Up to 15-percent of children have some type of sleep disordered breathing (SDB), which may include obstructive sleep apnea (OSA), and new research indicates that 90-percent go undiagnosed because symptoms are attributed to psychological or emotional issues.
Sleep apnea and related conditions can cause lasting damage to brain development during crucial years. As a result, children with undiagnosed SDB have been reported to use health care 226 percent more than the general population.
“Children who have behavior problems or are suspected to have ADHD might actually be suffering from a chronic lack of restorative sleep,” says John White, DDS, coauthor on this study.
Researchers explain that neurocognitive development, cellular regeneration, and tissue and bone growth all occur during the deep sleep stage. However, when breathing is obstructed in the upper airway, the brain switches back from deep to light sleep in order to resume normal breathing–barring the mind and body from critical restorative processes.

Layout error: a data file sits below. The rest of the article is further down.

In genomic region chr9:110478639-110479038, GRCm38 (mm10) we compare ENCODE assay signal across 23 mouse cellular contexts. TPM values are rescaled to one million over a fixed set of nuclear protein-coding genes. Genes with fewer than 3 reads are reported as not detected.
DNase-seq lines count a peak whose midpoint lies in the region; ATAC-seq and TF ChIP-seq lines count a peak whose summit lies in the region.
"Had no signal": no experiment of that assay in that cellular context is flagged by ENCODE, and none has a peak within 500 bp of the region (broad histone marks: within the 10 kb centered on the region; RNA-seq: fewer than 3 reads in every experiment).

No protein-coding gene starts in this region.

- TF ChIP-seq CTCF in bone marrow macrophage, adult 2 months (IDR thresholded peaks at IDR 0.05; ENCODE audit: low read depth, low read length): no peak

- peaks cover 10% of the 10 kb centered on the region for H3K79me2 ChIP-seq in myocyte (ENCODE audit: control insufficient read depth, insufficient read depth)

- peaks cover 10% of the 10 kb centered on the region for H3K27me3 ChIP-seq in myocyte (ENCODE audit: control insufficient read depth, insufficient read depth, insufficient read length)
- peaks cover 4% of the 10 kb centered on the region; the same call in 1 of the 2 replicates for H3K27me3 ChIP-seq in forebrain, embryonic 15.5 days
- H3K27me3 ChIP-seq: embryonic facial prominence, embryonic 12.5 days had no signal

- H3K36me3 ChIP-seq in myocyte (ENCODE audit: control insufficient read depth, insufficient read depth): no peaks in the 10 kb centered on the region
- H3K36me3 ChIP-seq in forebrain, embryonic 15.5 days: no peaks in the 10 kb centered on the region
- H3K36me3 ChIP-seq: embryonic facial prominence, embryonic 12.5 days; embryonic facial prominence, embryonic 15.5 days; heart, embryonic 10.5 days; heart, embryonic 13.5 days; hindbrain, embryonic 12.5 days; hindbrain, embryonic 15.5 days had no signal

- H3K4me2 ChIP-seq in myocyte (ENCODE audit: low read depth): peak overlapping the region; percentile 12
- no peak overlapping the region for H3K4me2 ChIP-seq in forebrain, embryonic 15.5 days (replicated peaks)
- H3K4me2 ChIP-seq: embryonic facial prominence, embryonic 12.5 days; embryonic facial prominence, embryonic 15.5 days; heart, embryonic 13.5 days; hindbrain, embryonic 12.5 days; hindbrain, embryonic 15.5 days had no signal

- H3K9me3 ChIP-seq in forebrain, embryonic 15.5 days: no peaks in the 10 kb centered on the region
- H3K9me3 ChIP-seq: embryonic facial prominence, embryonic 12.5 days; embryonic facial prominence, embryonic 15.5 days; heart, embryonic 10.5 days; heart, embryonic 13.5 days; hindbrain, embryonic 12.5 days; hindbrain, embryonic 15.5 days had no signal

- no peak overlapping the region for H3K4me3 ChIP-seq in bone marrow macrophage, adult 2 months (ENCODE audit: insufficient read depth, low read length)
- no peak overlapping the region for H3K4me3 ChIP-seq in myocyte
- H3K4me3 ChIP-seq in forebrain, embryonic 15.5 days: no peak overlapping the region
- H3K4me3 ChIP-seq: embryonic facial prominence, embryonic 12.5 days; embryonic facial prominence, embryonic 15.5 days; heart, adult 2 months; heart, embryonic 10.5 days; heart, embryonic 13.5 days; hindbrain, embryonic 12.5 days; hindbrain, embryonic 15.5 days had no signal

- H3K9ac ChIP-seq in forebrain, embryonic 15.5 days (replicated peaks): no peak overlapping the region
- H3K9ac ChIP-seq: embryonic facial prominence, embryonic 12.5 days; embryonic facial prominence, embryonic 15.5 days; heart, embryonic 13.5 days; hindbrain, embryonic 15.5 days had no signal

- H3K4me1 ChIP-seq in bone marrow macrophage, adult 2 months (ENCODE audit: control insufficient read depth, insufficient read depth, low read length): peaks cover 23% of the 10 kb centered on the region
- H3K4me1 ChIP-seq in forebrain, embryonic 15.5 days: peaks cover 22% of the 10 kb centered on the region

Symptoms in children include snoring, restless sleep, excessive sleepiness, teeth grinding and jaw clenching, migraines, bed-wetting, and irritability. White says that dentists are often able to screen for the problem.
“A lot of airway problems come from poor jaw structure,” says White. “And the tongue is crucial in shaping the mouth, jaw and nasal cavity. Once we identify sleep apnea, treatment is usually very effective. The challenge is catching it early enough.”